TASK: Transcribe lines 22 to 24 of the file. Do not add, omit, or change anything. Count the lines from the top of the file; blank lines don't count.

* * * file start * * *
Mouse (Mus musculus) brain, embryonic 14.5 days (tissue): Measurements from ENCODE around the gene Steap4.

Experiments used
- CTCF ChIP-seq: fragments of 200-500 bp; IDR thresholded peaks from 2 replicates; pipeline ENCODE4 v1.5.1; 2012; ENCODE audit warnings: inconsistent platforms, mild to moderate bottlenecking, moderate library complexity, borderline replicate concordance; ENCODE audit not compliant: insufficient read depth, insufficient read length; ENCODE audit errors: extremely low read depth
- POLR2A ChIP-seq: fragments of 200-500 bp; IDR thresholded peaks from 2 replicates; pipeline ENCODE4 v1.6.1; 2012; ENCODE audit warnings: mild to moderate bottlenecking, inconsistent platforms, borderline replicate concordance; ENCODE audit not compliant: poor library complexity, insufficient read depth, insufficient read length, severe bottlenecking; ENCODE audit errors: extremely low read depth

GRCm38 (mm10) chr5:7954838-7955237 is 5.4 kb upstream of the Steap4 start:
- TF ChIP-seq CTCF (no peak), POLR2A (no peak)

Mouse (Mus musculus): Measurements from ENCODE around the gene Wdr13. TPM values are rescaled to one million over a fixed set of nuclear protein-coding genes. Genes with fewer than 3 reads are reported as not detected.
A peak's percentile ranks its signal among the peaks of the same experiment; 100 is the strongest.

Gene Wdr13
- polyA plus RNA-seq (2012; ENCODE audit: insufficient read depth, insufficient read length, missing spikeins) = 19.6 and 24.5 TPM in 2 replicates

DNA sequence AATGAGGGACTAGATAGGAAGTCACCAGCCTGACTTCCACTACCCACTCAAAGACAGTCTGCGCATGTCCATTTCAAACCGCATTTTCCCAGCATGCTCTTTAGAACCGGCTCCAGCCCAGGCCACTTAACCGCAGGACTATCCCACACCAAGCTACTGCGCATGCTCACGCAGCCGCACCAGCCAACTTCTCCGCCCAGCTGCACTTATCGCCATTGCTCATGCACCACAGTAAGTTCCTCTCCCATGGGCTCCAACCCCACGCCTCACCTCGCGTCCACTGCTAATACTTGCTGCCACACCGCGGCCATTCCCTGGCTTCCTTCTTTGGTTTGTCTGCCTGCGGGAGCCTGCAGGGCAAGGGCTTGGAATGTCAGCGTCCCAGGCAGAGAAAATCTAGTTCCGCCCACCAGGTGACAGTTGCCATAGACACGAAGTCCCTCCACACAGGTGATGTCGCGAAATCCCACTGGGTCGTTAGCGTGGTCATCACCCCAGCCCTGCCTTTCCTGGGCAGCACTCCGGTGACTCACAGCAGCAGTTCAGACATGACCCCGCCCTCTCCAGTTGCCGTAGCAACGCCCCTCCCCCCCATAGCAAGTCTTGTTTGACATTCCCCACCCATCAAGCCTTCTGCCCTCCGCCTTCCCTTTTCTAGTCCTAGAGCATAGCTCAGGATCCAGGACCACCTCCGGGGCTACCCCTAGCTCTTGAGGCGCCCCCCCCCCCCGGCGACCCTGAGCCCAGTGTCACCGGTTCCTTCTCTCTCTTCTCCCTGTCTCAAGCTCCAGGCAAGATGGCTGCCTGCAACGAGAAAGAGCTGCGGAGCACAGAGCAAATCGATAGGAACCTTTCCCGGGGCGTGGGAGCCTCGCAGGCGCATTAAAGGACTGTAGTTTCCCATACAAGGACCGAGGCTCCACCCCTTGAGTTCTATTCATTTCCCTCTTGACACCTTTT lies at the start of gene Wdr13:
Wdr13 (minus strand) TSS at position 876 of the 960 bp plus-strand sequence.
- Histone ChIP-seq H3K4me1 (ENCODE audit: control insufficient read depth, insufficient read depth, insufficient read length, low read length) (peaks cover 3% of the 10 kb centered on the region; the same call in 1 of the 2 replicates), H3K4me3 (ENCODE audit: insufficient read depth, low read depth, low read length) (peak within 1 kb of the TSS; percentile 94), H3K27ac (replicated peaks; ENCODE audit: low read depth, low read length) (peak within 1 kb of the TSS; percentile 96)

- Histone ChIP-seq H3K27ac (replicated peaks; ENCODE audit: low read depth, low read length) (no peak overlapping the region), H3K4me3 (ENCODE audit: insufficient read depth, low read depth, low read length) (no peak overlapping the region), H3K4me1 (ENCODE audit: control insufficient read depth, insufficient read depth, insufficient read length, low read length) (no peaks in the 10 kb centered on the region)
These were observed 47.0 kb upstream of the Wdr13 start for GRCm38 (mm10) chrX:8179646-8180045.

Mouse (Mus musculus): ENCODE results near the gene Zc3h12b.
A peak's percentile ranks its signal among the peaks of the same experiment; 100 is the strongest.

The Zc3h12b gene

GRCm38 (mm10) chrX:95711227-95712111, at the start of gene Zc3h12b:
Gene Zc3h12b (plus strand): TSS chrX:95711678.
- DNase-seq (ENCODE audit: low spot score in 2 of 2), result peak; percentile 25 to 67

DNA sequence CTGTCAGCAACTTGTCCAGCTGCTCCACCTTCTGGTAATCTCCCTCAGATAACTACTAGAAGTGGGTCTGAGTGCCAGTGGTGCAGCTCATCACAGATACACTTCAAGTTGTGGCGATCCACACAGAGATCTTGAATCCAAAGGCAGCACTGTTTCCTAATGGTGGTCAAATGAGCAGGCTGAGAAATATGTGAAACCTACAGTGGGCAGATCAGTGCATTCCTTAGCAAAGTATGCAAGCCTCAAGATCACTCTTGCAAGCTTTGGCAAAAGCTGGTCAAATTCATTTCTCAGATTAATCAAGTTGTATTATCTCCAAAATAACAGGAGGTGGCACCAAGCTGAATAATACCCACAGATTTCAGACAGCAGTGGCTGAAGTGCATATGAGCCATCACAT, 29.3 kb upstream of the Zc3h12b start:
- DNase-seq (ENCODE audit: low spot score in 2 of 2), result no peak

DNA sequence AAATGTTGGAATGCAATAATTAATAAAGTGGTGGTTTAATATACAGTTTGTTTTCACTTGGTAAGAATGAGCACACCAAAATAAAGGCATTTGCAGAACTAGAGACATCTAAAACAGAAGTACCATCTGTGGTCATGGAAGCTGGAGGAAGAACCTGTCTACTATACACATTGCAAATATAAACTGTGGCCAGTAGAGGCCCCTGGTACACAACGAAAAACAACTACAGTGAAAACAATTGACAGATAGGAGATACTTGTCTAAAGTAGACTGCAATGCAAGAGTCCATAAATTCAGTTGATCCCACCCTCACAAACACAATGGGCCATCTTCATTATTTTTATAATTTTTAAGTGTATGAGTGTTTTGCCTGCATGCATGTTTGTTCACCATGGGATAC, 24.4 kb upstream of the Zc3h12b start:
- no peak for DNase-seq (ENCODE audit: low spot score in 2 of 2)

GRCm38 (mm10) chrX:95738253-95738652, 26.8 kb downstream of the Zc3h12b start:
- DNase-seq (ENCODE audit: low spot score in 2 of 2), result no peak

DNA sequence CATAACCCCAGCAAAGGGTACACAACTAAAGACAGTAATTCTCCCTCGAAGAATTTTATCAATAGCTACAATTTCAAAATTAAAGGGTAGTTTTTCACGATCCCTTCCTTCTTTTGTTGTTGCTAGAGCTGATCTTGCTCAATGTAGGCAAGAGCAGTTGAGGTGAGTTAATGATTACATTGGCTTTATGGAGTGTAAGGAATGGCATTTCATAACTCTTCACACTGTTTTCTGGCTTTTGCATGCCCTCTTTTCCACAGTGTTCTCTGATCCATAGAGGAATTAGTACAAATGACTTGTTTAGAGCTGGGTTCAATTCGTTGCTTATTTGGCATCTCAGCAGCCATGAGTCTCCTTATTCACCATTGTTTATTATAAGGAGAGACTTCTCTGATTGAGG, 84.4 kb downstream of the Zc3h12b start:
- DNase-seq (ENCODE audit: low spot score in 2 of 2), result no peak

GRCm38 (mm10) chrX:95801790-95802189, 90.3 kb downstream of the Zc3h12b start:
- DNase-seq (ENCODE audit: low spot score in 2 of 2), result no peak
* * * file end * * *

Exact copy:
DNA sequence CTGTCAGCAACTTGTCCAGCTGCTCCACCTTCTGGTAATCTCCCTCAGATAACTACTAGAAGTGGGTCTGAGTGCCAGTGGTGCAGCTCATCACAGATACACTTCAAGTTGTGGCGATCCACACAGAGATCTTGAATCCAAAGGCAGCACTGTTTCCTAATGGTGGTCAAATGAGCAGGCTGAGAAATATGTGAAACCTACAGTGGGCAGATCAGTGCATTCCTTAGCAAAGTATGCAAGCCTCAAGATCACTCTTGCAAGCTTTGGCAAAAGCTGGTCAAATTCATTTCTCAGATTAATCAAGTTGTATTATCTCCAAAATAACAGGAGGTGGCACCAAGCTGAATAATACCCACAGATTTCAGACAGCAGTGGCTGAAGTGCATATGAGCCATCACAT, 29.3 kb upstream of the Zc3h12b start:
- DNase-seq (ENCODE audit: low spot score in 2 of 2), result no peak

DNA sequence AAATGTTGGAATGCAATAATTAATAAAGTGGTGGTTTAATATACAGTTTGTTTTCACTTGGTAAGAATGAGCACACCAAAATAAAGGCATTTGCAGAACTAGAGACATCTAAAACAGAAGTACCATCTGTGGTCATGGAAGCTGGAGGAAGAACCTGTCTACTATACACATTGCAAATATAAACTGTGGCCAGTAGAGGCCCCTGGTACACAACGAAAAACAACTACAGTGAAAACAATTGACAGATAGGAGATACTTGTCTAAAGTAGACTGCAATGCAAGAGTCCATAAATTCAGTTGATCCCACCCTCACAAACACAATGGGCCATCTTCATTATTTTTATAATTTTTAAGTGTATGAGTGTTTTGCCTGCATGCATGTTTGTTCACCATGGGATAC, 24.4 kb upstream of the Zc3h12b start: